How you can get your balance back with supplements and hormones.
When you think of the word “wellness,” do you think “fitness”? “Nutrition”? “Disease screening”? How about, “chemical balance”?
Of all the ‘dimensions’ in the 4D Health Process, chemical balance is the one that’s the hardest to understand, but once you are aware, it’s impossible to ignore. I am, of course, talking about chemical balance through hormone maintenance and supplements. Why is this important?
About 60% of the adult human body consists of water. The rest is primarily composed of oxygen, carbon, hydrogen, nitrogen, calcium, phosphorous and various minerals found in the body. And it’s the chemical interactions between them that make healthy living possible.
Your body, the chemical lab.
My work is healing spinal disorders that cause back and neck pain for my patients. In both my practice in Beverly Hills, CA and at Cedar-Sinai Medical Center in Los Angeles, I’ve made chemical balance part of the effort to increase treatment outcomes. My reasoning is simple.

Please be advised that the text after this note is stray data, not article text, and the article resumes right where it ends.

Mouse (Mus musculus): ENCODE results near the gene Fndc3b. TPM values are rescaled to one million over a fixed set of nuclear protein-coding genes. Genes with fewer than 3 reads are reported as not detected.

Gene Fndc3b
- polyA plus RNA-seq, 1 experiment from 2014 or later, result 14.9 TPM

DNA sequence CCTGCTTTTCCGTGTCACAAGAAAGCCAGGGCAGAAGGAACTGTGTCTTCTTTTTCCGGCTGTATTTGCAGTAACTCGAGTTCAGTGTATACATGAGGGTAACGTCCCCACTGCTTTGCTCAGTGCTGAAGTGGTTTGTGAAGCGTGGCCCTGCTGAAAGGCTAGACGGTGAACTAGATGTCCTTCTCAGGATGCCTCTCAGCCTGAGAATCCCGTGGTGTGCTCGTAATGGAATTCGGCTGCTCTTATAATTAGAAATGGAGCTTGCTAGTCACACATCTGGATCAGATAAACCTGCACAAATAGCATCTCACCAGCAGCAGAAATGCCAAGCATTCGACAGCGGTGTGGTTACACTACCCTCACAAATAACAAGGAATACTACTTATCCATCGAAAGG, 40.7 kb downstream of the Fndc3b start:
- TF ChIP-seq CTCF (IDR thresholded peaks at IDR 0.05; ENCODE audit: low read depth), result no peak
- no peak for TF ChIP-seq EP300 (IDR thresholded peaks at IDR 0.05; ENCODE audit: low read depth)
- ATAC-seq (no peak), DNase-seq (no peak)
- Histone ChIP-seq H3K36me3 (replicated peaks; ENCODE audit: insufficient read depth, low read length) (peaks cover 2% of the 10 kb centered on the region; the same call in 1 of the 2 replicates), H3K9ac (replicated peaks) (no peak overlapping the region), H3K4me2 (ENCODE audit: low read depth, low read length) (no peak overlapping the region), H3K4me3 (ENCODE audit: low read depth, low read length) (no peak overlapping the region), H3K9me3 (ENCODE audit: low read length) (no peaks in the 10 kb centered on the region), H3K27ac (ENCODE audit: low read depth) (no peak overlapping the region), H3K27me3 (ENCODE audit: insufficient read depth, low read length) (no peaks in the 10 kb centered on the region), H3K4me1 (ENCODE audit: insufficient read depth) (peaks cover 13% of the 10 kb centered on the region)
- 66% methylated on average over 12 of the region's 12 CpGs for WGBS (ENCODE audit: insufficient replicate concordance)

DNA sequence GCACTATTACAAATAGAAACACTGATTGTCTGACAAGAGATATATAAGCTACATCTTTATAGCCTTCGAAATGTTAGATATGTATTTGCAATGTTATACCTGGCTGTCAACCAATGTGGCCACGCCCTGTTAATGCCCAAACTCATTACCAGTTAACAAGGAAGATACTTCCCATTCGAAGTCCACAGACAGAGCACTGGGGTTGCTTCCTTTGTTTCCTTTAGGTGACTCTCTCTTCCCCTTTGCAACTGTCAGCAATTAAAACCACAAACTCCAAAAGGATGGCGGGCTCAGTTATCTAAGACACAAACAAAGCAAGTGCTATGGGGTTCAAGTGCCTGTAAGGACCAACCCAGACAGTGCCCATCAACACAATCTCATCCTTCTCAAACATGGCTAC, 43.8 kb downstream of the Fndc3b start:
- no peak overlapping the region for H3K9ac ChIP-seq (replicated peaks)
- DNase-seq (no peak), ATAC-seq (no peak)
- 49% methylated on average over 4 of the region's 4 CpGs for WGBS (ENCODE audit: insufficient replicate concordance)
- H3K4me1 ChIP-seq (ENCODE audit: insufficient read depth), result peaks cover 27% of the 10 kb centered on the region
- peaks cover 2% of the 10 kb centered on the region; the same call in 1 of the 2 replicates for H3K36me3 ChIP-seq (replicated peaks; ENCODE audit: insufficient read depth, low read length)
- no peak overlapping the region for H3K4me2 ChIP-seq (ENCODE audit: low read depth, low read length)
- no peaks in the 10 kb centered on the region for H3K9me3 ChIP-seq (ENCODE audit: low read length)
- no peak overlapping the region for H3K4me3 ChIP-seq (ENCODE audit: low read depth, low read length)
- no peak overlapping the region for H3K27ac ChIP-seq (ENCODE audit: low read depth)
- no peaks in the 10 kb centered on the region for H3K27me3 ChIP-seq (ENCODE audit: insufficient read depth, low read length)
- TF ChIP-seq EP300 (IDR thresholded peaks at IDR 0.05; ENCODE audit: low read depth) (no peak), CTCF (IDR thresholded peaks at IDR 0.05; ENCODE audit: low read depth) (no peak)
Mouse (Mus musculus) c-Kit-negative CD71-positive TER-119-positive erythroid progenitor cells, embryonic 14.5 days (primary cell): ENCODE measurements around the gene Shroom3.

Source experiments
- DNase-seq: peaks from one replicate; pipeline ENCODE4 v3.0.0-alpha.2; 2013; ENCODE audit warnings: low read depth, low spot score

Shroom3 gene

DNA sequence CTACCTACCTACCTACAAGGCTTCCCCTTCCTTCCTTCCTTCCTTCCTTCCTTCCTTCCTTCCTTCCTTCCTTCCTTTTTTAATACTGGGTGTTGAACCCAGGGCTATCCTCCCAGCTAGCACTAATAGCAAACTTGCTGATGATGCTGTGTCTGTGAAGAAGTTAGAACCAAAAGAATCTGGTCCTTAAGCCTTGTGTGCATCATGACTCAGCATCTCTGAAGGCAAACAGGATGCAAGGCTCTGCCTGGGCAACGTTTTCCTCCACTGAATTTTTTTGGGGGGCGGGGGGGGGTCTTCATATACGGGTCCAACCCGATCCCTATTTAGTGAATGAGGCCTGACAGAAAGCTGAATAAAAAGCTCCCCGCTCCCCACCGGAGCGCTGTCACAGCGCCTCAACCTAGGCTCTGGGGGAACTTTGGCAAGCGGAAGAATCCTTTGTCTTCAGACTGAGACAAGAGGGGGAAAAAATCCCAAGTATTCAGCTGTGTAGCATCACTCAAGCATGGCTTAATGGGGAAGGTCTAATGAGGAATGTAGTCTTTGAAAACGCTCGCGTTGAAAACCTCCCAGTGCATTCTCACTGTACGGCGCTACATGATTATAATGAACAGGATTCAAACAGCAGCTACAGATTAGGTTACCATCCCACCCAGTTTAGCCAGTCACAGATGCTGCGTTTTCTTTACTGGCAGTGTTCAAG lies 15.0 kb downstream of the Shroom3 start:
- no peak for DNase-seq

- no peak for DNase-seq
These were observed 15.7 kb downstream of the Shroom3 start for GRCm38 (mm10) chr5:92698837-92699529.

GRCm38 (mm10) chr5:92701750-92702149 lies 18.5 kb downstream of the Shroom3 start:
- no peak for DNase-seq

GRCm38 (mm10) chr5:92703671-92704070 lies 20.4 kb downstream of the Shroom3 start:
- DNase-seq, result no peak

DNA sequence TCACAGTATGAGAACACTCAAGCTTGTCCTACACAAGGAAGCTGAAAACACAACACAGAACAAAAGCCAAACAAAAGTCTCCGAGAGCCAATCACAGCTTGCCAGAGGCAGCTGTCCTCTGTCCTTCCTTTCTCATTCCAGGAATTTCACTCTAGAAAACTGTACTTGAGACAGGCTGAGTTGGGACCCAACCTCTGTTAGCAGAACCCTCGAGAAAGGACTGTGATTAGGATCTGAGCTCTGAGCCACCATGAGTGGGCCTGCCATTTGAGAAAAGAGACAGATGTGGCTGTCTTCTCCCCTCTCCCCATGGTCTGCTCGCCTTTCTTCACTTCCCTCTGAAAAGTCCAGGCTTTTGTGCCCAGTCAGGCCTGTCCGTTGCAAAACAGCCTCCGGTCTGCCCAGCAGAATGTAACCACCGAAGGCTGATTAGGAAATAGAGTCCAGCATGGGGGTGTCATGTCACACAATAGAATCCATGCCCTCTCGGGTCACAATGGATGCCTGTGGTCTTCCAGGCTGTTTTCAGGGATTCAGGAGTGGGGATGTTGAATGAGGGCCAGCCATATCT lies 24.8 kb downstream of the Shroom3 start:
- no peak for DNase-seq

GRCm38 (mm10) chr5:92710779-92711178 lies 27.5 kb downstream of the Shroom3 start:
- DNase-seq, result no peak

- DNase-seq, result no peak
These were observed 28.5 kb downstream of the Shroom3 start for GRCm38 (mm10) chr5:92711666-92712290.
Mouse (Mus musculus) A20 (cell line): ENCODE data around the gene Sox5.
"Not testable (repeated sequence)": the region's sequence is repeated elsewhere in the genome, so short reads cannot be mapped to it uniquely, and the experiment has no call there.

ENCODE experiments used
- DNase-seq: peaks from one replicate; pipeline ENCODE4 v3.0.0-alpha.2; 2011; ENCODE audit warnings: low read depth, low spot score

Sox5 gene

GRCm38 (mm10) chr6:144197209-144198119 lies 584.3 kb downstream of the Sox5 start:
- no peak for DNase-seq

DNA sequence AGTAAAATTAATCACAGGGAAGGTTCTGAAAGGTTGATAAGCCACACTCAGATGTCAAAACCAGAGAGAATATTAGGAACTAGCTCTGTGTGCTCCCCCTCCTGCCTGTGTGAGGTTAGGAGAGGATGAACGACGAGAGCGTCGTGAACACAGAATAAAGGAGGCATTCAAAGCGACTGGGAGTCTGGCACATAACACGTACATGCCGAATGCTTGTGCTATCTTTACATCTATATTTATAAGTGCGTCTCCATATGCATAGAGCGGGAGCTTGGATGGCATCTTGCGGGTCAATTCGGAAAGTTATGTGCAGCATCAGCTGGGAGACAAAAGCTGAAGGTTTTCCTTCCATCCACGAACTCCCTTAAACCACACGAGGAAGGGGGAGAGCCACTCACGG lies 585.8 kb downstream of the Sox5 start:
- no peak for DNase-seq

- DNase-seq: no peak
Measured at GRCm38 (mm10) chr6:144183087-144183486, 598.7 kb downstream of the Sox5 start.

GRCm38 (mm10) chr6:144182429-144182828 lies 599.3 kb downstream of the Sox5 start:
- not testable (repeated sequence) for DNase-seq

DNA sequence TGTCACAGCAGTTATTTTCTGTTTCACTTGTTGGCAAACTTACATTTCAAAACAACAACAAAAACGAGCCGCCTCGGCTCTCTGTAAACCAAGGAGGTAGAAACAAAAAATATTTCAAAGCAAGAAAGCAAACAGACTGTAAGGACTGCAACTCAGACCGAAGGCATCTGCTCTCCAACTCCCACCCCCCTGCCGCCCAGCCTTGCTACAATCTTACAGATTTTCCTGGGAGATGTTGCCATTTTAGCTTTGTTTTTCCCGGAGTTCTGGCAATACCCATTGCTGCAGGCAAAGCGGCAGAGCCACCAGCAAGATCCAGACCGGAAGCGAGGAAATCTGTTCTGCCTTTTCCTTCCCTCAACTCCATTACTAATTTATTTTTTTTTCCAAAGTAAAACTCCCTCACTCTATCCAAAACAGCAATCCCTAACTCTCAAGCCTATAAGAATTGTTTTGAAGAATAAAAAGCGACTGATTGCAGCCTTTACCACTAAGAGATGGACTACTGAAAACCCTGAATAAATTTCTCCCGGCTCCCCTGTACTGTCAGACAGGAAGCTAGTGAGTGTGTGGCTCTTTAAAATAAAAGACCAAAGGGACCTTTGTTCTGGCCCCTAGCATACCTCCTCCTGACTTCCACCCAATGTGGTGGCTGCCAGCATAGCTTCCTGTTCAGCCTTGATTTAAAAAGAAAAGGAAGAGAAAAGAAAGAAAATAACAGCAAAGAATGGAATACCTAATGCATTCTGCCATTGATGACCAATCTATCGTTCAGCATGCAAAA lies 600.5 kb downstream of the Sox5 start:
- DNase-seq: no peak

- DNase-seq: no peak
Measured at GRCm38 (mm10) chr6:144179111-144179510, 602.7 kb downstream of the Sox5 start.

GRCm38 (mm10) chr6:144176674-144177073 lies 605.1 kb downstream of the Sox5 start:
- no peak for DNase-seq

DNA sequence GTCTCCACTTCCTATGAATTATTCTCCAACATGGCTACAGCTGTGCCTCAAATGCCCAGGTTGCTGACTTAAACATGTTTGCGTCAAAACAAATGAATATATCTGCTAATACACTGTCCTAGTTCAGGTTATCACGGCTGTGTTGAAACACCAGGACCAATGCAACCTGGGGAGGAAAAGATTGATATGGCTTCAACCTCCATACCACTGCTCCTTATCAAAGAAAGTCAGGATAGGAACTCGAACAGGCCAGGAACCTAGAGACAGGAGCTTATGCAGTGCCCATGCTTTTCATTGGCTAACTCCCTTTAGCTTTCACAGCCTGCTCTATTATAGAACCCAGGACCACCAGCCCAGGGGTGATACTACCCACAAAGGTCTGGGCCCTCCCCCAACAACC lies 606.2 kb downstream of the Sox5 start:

The human body is remarkably complex and very fragile. It just does not function very well unless it has all the chemicals it needs to achieve what biologists call “homeostasis”: an ideal state of function without which the body is more likely to fall victim to disease.
Therefore, even a slight chemical imbalance can weaken the body and make it difficult for it recover from surgical procedures like artificial disc replacement or spinal fusion. Carefully administered supplements and hormone injections may help the body heal and make the recovery process more productive. But first, I need an analysis of the chemical balance in the body. The balance of hormones, minerals, vitamins will tell me quite a lot about the body’s condition and how it may respond to surgical and nonsurgical treatment.
Most people are familiar with the hormones testosterone and estrogen. Like other hormones, they have specialized roles in regulating functions in the body.